Science Studies Program

SSP Handbook

The Science Studies Program at UC San Diego is committed to interdisciplinary investigations. Understanding, interpreting, and explaining the scientific enterprise demand a systematic integration of the perspectives developed within the history, sociology, and philosophy of science. The program offers students an opportunity to work towards such integration, while receiving a thorough training at the professional level in one of the component disciplines.

Students enrolled in the program choose one of the component disciplines for their major field of specialist studies, and are required to complete minor field requirements in the others. The core of the program, however, is a year-long seminar in Science Studies, led by faculty from all participating departments.

To obtain a Ph.D. in Philosophy/Science Studies, students must take a total of 18 courses, including:

  1. Nine seminars in philosophy with a grade of B+ or better, distributed across the areas of (A) philosophy of science and philosophy of logic, (B) philosophy of mind and philosophy of language, (C) ethics and political philosophy, (D) metaphysics and epistemology, and (E) history of philosophy. Students must take at least 1 seminar from each of these 5 areas and at least 2 seminars from any 4 of these areas. This requirement must be completed by the end of the 7th quarter of residence. By the end of the 5th quarter of residence, a student must have taken at least 5 Philosophy seminars (distributed across at least 3 areas), and must have achieved an average B+ or better in all philosophy seminars taken up to that point. Failure to take a sufficient number of seminars or to achieve a B+ average means that the student may not continue in the program after the 5th quarter.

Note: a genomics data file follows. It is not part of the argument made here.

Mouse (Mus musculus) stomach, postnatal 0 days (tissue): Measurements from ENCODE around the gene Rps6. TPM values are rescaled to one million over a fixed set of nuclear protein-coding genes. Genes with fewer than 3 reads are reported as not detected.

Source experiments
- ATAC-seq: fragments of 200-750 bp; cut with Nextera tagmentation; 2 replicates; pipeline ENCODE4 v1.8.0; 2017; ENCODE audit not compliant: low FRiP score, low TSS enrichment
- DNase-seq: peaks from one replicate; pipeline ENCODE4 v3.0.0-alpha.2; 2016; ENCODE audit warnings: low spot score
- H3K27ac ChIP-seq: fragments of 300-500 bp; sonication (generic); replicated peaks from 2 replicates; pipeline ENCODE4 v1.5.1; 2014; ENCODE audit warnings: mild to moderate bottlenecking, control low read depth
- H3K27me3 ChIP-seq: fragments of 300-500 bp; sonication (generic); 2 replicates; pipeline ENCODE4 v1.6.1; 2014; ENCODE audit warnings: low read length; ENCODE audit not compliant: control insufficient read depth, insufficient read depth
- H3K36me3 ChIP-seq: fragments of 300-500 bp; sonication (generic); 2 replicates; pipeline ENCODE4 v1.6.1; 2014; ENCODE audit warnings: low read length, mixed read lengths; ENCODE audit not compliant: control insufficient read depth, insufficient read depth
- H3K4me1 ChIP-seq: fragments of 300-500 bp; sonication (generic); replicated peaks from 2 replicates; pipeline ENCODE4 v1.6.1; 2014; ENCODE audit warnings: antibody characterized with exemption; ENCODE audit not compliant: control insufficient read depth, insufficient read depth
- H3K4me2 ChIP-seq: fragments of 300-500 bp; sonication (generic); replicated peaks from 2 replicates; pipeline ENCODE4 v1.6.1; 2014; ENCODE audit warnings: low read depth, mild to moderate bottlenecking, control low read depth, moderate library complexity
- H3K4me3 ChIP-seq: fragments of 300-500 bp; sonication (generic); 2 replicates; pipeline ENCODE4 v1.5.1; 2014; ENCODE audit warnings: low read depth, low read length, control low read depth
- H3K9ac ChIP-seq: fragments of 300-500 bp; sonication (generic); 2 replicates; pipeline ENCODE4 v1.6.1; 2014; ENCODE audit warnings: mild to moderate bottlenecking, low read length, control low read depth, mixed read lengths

2. The Introduction to Science Studies 209A, plus the Seminar in Science Studies 209B, to be taken twice with changed content.
  3. Students must attend the Colloquium series for their entire first and second years. They receive course credit (Science Studies 209C) in any two quarters of their choice (once in their first year and once in their second year, with exceptions to be considered by the Director of Science Studies). This course is taken for a "S/U" grade option only.
  4. Two additional Science Studies courses outside philosophy drawn from a list of approved courses available each year from the Science Studies Program office. (One course in one of the sciences may be substituted for one of these courses as part of an approved program of study.)

The student's program of study must be approved by the Philosophy faculty advisor for Science Studies.

The examining committee will be made up of at least 5 members, 3 of whom must be faculty members in the home Department. At least 1 outside member must be senior faculty. At least 2 internal members and at least 1 external member should be faculty of the Science Studies Program. Exceptions to this policy require permission from the director of the science studies program.

Students may apply for admission to the interdisciplinary program at the same time that they apply to the Department of Philosophy, or at some point after entering UC San Diego. (All students wishing to transfer into any interdisciplinary program must do so prior to the end of the fifth quarter of residency.)